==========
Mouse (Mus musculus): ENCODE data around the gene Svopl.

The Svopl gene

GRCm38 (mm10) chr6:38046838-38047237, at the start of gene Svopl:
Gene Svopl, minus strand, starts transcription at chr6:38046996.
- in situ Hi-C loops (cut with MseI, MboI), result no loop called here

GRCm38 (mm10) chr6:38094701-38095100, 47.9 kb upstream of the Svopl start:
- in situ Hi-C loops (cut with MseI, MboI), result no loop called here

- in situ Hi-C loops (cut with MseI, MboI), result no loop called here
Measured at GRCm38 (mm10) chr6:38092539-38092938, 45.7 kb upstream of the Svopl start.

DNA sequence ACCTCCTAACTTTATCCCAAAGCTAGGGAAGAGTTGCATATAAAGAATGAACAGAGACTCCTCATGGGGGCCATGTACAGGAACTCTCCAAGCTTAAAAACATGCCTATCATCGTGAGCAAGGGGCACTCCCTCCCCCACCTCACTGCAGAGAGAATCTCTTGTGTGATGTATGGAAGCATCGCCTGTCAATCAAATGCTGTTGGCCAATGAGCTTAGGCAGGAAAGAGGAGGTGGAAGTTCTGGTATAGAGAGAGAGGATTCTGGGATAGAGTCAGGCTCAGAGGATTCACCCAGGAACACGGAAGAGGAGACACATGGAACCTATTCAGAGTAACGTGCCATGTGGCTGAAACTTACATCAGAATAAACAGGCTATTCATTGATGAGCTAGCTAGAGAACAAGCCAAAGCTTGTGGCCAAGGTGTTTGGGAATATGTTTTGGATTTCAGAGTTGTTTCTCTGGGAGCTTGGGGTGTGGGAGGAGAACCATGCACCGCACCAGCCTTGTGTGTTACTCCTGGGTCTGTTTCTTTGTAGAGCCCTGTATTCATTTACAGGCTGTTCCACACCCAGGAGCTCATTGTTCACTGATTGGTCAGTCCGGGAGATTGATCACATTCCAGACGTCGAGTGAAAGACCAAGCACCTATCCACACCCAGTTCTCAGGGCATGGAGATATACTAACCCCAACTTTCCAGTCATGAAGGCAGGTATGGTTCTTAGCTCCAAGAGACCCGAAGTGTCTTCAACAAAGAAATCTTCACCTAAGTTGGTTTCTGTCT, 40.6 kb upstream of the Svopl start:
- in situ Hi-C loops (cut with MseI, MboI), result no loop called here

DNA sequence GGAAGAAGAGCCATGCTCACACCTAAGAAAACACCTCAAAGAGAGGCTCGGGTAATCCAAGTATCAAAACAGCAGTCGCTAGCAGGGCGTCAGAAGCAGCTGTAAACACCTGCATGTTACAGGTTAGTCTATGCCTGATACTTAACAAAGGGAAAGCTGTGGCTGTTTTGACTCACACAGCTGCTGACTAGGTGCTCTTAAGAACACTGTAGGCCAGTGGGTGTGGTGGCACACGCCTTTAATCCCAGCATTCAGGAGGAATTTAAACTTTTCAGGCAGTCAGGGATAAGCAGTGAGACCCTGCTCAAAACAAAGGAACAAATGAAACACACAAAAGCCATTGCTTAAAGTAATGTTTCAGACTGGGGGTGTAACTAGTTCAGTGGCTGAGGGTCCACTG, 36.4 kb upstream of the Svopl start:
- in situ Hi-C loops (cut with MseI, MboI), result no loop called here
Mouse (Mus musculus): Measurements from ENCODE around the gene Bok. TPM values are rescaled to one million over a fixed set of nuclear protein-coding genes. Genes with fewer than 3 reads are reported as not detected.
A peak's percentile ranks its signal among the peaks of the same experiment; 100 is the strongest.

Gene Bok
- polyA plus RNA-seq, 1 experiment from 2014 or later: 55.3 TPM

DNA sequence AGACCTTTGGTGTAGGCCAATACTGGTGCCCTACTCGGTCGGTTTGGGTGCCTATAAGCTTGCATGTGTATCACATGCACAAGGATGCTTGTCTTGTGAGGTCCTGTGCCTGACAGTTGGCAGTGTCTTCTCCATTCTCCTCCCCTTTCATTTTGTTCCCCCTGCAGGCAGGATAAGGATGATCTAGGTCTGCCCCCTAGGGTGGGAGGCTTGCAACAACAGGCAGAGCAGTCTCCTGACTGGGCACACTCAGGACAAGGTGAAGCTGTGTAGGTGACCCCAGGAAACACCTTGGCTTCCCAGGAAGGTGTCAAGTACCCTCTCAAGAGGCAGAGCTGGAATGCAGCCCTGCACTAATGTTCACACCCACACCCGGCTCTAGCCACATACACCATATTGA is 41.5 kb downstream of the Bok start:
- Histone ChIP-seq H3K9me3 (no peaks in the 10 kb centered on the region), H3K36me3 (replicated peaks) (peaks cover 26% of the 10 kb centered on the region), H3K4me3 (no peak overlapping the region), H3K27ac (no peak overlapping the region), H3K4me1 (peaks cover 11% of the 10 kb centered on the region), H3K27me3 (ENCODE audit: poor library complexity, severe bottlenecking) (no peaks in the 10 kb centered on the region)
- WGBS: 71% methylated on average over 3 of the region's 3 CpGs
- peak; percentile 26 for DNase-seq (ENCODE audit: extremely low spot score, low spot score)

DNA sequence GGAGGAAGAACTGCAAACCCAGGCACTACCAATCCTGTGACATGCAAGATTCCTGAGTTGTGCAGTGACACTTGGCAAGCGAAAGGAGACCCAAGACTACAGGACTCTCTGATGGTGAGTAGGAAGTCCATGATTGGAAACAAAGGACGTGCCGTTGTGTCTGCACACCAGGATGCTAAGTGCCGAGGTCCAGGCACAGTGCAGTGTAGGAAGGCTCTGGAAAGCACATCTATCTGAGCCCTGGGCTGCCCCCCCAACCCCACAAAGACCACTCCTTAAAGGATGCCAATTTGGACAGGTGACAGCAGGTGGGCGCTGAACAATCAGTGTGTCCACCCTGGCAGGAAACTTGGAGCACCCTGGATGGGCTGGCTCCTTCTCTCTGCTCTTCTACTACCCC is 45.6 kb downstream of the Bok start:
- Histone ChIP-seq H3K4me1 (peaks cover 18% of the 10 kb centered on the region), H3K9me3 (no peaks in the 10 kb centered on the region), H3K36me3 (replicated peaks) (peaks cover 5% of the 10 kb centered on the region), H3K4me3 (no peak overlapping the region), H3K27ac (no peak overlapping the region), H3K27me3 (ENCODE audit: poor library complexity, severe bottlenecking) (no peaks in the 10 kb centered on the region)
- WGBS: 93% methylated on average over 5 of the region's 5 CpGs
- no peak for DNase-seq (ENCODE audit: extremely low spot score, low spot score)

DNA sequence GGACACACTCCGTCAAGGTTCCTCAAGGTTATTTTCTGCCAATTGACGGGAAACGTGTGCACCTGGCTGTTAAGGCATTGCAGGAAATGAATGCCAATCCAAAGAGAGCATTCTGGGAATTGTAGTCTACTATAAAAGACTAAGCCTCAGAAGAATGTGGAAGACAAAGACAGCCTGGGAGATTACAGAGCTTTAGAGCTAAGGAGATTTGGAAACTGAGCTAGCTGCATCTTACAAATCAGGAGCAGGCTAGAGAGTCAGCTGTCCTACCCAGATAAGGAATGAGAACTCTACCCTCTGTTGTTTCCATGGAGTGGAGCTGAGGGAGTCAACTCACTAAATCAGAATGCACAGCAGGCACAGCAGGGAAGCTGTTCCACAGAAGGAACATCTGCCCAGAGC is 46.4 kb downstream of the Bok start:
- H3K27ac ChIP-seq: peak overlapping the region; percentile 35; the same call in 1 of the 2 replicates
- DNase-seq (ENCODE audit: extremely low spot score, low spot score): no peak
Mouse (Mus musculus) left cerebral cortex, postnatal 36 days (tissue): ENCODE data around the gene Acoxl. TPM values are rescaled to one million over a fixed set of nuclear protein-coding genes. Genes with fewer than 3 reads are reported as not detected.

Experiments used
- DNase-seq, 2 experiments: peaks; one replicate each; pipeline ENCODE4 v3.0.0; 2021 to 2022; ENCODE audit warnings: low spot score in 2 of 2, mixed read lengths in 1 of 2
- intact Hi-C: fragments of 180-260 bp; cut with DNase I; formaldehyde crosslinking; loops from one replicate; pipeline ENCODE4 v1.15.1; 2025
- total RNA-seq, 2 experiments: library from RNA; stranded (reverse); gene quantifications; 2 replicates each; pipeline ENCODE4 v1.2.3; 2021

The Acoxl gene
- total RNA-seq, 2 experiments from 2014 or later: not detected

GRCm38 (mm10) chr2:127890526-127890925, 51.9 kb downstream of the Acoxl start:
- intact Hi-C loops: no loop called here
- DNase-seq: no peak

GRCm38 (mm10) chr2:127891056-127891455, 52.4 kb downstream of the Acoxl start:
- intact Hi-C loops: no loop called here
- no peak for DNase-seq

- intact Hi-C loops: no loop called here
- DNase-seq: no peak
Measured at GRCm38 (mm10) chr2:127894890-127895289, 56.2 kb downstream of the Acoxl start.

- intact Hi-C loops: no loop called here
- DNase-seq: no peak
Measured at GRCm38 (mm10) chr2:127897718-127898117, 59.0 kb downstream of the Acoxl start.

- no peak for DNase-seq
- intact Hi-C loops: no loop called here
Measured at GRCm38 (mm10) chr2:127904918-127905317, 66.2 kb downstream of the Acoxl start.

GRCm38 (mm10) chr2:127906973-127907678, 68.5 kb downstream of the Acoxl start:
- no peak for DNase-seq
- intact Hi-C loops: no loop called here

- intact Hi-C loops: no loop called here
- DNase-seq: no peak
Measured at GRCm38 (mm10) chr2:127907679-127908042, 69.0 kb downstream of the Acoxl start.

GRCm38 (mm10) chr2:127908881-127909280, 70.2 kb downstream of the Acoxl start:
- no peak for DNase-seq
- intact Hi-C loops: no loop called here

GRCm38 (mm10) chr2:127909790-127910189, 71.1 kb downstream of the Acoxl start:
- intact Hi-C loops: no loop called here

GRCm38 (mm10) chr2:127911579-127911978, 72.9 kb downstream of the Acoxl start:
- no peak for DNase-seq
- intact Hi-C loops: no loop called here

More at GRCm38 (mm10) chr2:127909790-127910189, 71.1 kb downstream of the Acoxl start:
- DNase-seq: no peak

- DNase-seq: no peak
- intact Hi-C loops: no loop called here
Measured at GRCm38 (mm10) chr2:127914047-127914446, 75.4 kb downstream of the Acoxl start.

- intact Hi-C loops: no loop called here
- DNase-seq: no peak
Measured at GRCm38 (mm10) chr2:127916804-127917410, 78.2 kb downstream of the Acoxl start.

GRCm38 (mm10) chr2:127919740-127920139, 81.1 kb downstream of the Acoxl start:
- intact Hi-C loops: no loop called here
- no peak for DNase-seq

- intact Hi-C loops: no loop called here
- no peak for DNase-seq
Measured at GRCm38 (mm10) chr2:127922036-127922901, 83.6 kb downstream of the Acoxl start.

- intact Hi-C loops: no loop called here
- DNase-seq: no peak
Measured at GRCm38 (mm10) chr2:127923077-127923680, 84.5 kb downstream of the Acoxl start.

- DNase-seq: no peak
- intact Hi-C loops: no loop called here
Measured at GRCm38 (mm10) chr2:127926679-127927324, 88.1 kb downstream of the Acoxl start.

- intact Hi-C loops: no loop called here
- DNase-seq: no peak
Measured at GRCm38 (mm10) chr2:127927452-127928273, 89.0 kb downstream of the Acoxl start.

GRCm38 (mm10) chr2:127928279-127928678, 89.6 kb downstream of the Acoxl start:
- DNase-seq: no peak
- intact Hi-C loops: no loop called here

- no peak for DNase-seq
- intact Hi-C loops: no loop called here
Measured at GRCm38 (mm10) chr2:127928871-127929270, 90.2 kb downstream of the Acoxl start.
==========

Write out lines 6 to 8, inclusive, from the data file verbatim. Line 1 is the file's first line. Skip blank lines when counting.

GRCm38 (mm10) chr6:38094701-38095100, 47.9 kb upstream of the Svopl start:
- in situ Hi-C loops (cut with MseI, MboI), result no loop called here

- in situ Hi-C loops (cut with MseI, MboI), result no loop called here